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Pass judgement with curiosity and compassion

Have you ever tried not to pass judgement on something or someone? Not passing judgement seems a very noble, often spiritual, goal but from my own experience I can tell you that it’s very difficult. It’s in our human nature to form an opinion, and judge, on almost everything. It’s a catch 22: Either we judge, and feel bad about it, or we desperately try not to judge and feel trapped, stressed, as we cannot express our feelings.

As mentioned above, most people have an opinion about everything. Whether it’s about sports, business or politics, we think we know it all and pass judgement all the time; without knowing the relevant background or facts. One of our neighbours has a new car and we react in envy, thinking that there is no way he can pay for it. If someone is late for work we think he is a slacker. Someone is giving us feedback and we think he or she is jealous and doesn’t like us. We get fired and blame our boss, the economy or the government without knowing exactly why.

The funny thing is that if someone is passing judgement on us we view this as a bad habit, but once someone else is concerned we pass judgement all the time. Have you ever wondered why this is and why our own opinion is more important than that of others, why we apply double standards?

I guess there is a thin line between passing judgement and having your own opinion. This is how I keep them apart: When people pass judgement they usually don’t know all the facts, they presume they know. An honest opinion is based on curiosity, wanting to know how things work, wanting to know why people react the way they do. We can be wrong, but at least we made the effort to check for facts.

In one of my recent articles, stop blaming others and take control over your life, I said that once you stop blaming others you will make a major step in your personal development. When you work on your judgement towards others you will make another personal development step as well. The idea here is that you do not only think about yourself but make a conscious effort to put yourself in someone else’s shoes. You make the effort to find out why people do and say things, why they make certain decisions. It is a step from unconscious thinking, to conscious thinking.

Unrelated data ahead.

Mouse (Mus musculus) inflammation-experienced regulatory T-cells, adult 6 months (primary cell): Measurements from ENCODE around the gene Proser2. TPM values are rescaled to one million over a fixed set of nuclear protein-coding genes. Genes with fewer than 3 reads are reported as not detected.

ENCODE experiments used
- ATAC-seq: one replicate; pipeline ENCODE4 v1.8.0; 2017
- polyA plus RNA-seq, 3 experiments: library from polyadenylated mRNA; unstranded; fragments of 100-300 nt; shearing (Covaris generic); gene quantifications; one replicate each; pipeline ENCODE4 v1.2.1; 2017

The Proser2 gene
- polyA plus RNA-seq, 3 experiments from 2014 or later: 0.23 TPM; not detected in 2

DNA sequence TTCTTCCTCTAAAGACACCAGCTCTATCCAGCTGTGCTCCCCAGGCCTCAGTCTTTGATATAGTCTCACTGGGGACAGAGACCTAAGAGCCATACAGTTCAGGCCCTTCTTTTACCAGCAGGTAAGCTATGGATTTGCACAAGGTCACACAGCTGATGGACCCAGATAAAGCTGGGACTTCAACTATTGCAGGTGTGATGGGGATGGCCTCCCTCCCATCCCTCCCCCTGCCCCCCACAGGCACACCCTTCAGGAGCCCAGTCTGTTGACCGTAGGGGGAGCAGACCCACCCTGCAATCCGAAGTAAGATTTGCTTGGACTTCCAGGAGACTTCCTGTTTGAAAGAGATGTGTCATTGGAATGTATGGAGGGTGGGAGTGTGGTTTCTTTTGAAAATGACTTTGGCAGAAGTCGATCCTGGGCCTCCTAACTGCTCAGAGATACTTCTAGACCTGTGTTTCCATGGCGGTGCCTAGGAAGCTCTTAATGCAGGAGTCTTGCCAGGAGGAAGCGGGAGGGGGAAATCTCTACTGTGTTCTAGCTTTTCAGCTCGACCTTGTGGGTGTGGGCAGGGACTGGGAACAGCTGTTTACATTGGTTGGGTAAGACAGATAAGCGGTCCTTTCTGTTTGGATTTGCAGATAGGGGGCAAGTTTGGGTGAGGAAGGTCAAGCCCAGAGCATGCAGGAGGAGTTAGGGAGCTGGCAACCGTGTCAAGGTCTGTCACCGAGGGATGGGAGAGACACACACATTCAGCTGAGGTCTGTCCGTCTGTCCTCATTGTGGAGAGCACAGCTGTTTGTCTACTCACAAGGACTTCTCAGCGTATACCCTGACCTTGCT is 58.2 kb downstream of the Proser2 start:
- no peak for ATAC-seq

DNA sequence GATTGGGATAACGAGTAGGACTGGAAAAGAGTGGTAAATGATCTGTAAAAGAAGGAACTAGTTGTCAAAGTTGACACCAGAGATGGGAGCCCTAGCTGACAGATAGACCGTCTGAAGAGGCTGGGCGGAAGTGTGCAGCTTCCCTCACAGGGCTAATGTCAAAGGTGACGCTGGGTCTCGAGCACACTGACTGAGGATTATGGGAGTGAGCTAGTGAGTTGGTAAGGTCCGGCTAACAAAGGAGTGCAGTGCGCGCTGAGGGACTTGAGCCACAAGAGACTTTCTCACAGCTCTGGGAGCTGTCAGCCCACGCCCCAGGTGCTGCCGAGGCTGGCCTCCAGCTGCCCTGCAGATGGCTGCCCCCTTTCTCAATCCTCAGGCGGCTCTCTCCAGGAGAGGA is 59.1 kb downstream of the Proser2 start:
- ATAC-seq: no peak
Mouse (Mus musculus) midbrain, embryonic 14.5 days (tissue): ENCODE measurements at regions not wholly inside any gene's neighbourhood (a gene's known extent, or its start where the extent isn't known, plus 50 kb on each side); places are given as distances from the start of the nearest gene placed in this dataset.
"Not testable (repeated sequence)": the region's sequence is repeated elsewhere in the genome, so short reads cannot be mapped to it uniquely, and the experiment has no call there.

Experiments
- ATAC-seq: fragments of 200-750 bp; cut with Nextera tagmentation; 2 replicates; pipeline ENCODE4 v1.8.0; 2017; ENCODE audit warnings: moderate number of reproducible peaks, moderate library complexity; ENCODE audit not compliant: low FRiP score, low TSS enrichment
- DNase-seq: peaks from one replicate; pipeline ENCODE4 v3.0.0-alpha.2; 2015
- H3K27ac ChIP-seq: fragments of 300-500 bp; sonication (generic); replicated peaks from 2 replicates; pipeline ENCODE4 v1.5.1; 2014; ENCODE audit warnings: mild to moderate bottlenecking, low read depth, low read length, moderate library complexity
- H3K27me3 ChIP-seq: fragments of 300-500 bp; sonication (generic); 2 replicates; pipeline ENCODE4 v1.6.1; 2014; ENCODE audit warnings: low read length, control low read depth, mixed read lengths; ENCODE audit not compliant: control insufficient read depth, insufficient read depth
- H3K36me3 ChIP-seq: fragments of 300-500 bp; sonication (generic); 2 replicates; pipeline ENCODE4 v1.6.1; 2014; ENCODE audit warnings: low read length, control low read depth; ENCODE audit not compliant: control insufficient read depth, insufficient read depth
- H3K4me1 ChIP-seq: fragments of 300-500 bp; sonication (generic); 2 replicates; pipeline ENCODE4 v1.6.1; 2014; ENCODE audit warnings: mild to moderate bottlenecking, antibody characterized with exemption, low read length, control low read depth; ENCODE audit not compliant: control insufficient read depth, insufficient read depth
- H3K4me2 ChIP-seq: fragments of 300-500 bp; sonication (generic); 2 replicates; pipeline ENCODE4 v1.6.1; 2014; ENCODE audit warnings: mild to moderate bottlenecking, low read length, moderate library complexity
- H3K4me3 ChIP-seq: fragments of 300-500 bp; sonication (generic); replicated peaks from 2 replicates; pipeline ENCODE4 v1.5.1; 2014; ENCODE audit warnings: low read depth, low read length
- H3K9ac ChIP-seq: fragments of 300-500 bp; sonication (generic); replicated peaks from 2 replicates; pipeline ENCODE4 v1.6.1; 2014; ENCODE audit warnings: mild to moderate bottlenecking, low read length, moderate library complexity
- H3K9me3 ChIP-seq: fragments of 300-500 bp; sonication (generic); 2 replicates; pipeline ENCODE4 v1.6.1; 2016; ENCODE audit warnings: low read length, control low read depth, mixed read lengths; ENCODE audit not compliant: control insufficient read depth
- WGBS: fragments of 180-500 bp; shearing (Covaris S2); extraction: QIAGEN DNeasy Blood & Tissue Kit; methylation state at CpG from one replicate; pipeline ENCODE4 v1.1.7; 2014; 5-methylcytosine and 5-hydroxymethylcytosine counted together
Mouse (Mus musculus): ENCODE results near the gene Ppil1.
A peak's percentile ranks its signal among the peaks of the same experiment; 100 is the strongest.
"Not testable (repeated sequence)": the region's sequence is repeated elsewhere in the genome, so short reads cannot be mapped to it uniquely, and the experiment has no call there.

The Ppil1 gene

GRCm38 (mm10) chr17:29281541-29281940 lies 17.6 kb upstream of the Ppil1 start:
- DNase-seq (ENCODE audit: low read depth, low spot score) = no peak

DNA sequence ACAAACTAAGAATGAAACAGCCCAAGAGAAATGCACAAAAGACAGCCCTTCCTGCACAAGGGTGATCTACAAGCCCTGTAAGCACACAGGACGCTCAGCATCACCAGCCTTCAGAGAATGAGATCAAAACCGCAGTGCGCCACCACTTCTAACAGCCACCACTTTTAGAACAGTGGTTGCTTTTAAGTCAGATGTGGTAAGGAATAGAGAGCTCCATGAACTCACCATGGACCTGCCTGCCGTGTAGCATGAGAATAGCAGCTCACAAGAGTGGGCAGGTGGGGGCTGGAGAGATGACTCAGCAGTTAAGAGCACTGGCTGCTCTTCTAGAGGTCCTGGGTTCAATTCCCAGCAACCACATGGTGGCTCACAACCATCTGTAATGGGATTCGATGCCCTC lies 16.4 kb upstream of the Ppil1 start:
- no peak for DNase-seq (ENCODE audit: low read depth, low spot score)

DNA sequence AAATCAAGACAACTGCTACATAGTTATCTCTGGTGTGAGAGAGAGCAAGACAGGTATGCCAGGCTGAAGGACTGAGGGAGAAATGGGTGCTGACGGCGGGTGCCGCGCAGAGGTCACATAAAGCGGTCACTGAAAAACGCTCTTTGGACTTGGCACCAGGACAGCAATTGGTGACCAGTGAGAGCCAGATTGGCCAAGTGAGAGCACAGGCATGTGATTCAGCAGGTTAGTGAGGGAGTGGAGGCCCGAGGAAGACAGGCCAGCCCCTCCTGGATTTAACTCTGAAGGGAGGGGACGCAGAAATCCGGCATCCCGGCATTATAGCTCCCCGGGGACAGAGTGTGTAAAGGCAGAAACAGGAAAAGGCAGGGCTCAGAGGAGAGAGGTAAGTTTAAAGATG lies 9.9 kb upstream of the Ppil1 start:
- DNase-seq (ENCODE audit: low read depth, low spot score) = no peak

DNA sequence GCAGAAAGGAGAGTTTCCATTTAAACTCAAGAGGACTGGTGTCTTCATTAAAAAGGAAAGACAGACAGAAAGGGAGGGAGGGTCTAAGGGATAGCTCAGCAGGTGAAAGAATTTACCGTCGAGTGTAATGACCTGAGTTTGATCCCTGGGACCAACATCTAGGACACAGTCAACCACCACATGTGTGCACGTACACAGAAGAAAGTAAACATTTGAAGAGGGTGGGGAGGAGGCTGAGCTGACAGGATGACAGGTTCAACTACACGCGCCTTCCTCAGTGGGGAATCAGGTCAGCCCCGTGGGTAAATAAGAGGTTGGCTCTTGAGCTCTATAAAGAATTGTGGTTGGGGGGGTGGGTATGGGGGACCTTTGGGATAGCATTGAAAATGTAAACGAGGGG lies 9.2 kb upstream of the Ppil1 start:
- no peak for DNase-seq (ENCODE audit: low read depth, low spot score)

The idea here is not to stop passing judgement on others completely, or never have an opinion about everything. The idea is to transform it, take passing judgement to the next level. Add curiosity and compassion to your judgement and you will get something very powerful. You will still have your own opinion, but it will be based on facts, not presumptions.

Here is what I do. Whenever I catch myself passing judgement, I think to myself: Is my opinion based on facts? Could it be that someone else will look at the same situation completely different then I do? If I was standing in his or her shoes, would I do the same? Do they know all the facts? Do I? Maybe we’re both right, but see it from a different angle.

In almost all occasions I found that the situation was quite different from what I originally thought and that my first thought, my judgement has been transformed into a much better understanding of the situation. That’s the power of passing judgement with curiosity and compassion.

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Patrick Schriel

Patrick Schriel

Ik ben Personal & Executive Life Coach voor organisaties, professionals en particulieren die hun kwaliteiten en talenten optimaal willen benutten. Maak nu een afspraak voor een gratis kennismakingsgesprek: Bel: 06-10327366 of neem contact op per e-mail.

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